Transforming the Human Experience Along The Great Lakes Beloved Coastlines

July 13, 2021 - Mary Finn

It is summer! So many of us love to visit the beautiful sandy beaches along Michigan’s coast. The Great Lakes are a true wonder, and make Michigan a popular vacation destination. Many communities thrive on tourism and hospitality industries along these majestic bodies of fresh water, but a threat is looming. 

Record high lake levels, extreme weather and human disturbances have all led to some major challenges along the Great Lakes, including coastal erosion. A group of Michigan State University Social Scientists are working diligently on some cutting edge research and piloting a first of its kind citizen scientist program to help better understand the changing coast.

Beach closure sign

This research area, called Coastlines and People, is one of five thematic research projects in our college. Each thematic area cluster brings together new and existing faculty and their students from several social science disciplines to engage in interdisciplinary projects that will offer data-driven solutions to problems.  

As indicated here in a recent press release, high lake levels that caused some damaging coastal erosion are starting to go down, leaving more sandy beaches, but the challenge is far from over.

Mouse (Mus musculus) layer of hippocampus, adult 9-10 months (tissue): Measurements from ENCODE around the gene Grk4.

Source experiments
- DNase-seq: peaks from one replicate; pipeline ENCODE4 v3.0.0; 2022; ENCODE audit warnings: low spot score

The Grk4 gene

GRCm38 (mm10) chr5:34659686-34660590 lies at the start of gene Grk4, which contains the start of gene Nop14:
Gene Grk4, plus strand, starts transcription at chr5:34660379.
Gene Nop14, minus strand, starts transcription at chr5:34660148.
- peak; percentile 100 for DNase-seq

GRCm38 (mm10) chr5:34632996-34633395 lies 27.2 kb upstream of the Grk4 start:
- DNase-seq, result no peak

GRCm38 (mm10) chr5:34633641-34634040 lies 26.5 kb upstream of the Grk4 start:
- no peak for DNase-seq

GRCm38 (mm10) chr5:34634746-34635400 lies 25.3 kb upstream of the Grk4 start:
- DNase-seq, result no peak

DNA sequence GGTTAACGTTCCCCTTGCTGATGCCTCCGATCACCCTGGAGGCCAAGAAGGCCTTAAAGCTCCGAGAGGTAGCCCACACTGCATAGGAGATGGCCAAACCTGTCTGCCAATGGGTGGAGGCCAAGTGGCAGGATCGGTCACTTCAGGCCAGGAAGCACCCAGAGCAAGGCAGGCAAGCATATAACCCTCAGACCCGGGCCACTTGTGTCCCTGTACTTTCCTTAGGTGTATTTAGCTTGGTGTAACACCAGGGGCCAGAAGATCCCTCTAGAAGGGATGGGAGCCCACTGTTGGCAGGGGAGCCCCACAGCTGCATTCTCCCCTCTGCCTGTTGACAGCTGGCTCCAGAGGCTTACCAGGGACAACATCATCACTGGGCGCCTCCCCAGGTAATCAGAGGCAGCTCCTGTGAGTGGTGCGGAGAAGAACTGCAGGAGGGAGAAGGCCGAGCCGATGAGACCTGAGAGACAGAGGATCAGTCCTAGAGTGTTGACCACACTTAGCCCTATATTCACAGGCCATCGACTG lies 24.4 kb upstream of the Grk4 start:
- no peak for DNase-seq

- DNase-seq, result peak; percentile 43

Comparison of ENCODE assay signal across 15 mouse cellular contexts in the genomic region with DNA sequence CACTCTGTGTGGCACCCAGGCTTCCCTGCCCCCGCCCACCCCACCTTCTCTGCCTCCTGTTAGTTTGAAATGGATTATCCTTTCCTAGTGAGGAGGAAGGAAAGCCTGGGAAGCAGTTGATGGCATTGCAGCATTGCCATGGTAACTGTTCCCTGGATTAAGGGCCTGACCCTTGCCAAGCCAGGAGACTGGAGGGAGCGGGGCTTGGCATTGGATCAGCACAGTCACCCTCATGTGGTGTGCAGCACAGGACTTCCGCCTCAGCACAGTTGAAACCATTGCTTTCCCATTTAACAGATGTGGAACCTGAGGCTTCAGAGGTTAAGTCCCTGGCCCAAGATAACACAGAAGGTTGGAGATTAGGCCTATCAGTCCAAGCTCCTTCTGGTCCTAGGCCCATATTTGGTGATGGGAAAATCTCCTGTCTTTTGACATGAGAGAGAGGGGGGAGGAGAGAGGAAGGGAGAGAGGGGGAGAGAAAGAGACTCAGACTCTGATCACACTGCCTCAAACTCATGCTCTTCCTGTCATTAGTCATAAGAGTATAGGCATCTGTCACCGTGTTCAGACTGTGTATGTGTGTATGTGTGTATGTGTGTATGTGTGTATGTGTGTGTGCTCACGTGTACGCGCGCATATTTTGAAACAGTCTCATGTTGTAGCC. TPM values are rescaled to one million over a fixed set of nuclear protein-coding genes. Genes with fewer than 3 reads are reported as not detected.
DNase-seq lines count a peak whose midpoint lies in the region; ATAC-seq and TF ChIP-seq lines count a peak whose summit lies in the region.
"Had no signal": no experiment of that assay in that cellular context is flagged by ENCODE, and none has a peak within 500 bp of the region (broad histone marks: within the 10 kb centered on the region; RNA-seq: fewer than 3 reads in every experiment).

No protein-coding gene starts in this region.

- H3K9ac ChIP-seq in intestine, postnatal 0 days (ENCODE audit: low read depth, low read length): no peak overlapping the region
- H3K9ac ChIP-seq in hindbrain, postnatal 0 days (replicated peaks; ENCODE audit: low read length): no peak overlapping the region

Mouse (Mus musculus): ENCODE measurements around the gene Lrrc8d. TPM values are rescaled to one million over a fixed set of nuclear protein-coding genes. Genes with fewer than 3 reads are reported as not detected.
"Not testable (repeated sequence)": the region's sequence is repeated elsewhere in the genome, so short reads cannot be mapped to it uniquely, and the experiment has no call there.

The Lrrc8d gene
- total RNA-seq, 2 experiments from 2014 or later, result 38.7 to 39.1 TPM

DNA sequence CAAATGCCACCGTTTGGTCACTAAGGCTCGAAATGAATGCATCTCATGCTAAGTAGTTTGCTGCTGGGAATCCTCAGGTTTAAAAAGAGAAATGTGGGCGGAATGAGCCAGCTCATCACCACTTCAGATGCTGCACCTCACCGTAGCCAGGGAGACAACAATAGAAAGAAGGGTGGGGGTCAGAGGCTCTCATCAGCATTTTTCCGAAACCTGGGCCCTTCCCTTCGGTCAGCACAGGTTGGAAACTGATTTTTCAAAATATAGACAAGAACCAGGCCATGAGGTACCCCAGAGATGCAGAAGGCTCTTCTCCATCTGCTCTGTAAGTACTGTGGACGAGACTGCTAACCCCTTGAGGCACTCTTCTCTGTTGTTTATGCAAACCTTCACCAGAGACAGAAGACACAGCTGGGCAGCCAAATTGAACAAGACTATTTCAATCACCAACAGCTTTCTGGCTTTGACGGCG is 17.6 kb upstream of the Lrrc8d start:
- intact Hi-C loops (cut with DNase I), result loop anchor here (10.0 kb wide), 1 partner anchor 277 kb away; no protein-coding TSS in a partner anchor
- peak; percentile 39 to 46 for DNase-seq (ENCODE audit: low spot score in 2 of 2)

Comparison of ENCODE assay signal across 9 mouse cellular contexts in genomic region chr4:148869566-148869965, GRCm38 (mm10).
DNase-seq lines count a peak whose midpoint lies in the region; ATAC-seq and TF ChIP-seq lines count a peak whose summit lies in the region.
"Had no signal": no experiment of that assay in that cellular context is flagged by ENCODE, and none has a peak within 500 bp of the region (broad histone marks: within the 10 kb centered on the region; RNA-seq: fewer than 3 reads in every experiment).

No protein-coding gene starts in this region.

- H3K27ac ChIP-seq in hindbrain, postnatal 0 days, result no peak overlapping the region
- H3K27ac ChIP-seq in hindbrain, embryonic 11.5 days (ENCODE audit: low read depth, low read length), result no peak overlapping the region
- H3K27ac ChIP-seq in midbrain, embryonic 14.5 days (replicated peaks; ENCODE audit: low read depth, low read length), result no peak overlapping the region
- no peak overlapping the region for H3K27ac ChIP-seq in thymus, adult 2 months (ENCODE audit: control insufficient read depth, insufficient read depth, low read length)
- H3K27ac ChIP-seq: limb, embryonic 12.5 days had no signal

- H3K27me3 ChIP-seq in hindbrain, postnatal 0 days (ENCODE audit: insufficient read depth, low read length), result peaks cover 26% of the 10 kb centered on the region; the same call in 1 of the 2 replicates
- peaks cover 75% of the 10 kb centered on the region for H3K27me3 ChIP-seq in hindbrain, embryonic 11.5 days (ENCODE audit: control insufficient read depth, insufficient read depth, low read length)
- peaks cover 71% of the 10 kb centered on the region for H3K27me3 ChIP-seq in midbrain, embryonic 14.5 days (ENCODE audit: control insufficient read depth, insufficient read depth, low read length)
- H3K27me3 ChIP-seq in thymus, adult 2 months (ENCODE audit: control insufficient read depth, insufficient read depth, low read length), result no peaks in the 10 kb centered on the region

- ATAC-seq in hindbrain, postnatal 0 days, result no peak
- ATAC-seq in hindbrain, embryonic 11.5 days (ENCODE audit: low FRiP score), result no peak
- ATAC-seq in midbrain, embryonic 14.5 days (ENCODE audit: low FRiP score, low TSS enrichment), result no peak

“Right now, no one really knows if that sand is just sitting out in the lake waiting to come back to the beaches and dunes as lake levels fall, or if it’s been lost from the system into deep water,” explained Ethan Theuerkauf, an assistant professor in the MSU Department of Geography, Environment, and Spatial Sciences.

Citizen Scientist DroneTo help answer such questions, MSU researchers are now enlisting the help of drone-flying citizen scientists in the communities of South Haven, Manistee, Marquette, Manistique, Chikaming, and Iosco County to better understand how and why coastal landscapes change across time.

“Because these sorts of changes can present major challenges for people living and working along our coastlines, we’re working on a variety of projects to better equip citizens and communities with the information and tools they need to address these challenges,” said Elizabeth Mack. Mack is an associate professor in economic geography at MSU and works with coastal scientists like Theuerkauf.

Mack and Theuerkauf are also collaborating with Erin Bunting, an assistant professor of geography and the director of Remote Sensing & Geographic Information Systems, the University’s unit providing geospatial technology services. “It’s really exciting to see how concerned citizens are stepping up to help us expand our monitoring ability and capacity for data collection and observation,” explained Bunting.

These researchers are truly laying the foundation to understand and preserve Michigan’s changing coast for future generations and they are being aided in their quest by fellow Michaganders. Their collective work will have a lasting and positive impact on our state and its people for generations to come.

I invite you to learn more about this research by visiting:



Mary Finn
Dean of the College of Social Science